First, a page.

“TEXPERS has not looked at aggregate funded status comparison trends since 2001, but we can say that, according to the latest Pension Review Board report, only one statewide system (Judicial Retirement System of Texas) is among the top 10 in a best-funded ratio comparison,” Gimenez says. “The larger Texas County and District Retirement System and Texas Municipal Retirement System are among the top 15. It’s hard to agree that, in Texas, local pension funds have lagged the state plans.”

And contrary to the Center for Retirement Research’s report, TEXPERS’ annual asset allocation study shows that Texas plans are more likely to use alternative strategy investments.

“The largest statewide respondents to TEXPERS’ survey, the Texas Employees Retirement System, allocated 26.5 percent to alternative strategies,” Gimenez says. “The other statewide respondent, the Texas Emergency Services Retirement System, did not allocate any money to alternative strategies. The aggregate allocation of all Texas system to alternative investment was 27 percent in 2016. An investment return comparison is not available from current TEXPERS data.”

The Texas Pension Review Board ranks systems by amortization periods instead of funded ratios. Only one statewide system, TCDRS, is among the top 25 systems with the best amortization periods, Gimenez says.

“All systems face funding challenges,” he adds. “Politicians seem to favor corporate subsidies or other special projects, which raise their name recognition with voters. The funding of pensions is not valued like it should be. As Hurricane Harvey demonstrated, the value of public employees to disaster response and then rebuilding efforts is instrumental to civic order and structuring. The competition among public choice options for budget expenditures rarely ranks employee pension in their appropriate position to function of civil society.”

Because the Center for Retirement Research’s brief is based on aggregate data and is not specific to Texas plans, the head of the state agency that oversees the actuarial soundness of Texas’ state and local public pension retirement systems couldn’t comment. The PRB uses amortization period as one of the key metrics to review plan health, says Anumeha Kumar, executive director of the Texas Pension Review Board. However, it is not the only metric the agency looks at, she adds. The PRB is currently conducting system actuarial reviews and has identified eight factors including amortization period, funded ratio, unfunded actuarial accrued liability as a percent of payroll, and actual contribution as a percent of actuarially determined contrition (ADC) to prioritize plans for in-depth reviews. ADC is a concept similar to the actuarially required contribution that was used under Governmental Accounting Standards Board principles.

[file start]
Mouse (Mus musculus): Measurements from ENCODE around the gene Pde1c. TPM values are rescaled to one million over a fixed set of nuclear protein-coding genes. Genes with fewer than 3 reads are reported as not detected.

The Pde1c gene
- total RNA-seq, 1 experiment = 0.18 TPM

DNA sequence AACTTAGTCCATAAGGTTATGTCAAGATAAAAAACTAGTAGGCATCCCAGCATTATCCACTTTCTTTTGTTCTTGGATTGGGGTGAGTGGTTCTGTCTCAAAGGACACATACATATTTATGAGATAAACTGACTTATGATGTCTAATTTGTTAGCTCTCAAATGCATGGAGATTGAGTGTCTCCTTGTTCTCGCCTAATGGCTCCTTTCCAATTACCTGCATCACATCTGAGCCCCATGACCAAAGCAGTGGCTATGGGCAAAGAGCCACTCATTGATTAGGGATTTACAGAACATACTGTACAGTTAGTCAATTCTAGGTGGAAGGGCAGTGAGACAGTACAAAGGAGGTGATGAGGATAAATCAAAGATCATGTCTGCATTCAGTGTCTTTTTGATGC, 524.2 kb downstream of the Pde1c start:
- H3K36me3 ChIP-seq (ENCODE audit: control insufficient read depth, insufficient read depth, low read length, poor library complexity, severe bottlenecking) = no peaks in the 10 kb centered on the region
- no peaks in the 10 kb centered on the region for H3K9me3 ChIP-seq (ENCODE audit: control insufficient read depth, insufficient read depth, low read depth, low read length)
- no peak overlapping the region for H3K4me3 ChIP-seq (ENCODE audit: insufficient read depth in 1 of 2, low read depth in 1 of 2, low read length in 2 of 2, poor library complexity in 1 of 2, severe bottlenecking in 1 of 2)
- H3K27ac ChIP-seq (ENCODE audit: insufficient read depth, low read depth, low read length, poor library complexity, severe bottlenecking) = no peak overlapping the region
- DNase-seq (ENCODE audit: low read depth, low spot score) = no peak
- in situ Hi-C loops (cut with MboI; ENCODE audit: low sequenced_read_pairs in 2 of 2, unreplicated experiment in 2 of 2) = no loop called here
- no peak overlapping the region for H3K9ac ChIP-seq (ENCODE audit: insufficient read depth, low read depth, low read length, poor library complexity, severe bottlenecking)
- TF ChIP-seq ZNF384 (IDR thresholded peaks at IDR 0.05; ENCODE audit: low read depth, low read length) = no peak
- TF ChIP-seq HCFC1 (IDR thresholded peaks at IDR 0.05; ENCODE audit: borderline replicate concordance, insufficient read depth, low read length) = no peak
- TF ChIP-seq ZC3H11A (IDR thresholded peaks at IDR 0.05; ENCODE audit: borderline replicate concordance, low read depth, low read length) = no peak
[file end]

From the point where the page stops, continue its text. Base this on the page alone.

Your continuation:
“The brief also states that ‘more research is needed to fully understand this recent reversal’ in the shrinking funding gap between local and state systems,” she says. “Unfortunately, we have not studied this trend of data for Texas plans so I would not be able to make any quantitative comments on or provide a Texas perspective relative to this report.”

An Overview of Public Pension Plans
In 2016, there were 6,276 state and local pension plans. The plans had an estimate of more than $3.7 trillion in assets and 31.2 million members. Of those plans, 5,977 were locally administered with $684 billion in assets and 3.8 million members. Local plans, make up the majority of plans even though the majority of assets and plan members are in state-run plans, says Jean-Pierre Aubry, associate director of state and local research at the Center for Retirement Research at Boston College. Aubry recently co-wrote a study indicating the funding status of local public pension plans are inching closer to state public pension systems. 
According to the center’s report, more than 90 percent of local plans had less than $1 billion in assets in 2015. However, three plans – the New York City Employee Retirement System, the New York City Teachers Retirement System, and the Los Angeles County Employee Retirement System – each had market assets in excess of $40 billion. 

Allen Jones
About the Author:
Allen Jones is the communications manager for the Texas Association of Public Employee Retirement Systems. Email him at allen@texpers.org or call 713-622-8018.


Monday, December 18, 2017

Global investors see renewed promise in emerging markets



Updated 1.4.2018 at 9:42 a.m.

By Rex Mathew
Guest Columnist

After nearly five years of underperformance, emerging market equities regained some favor from global investors in 2016 and have outperformed so far this year as well. Yet, many investors still worry about the risks, perceived as well as real. Is it yet another false dawn that could quickly fade when the United States Federal Reserve and other major central banks start scaling back their balance sheets? Or could the pessimism reappear if commodity prices falter again?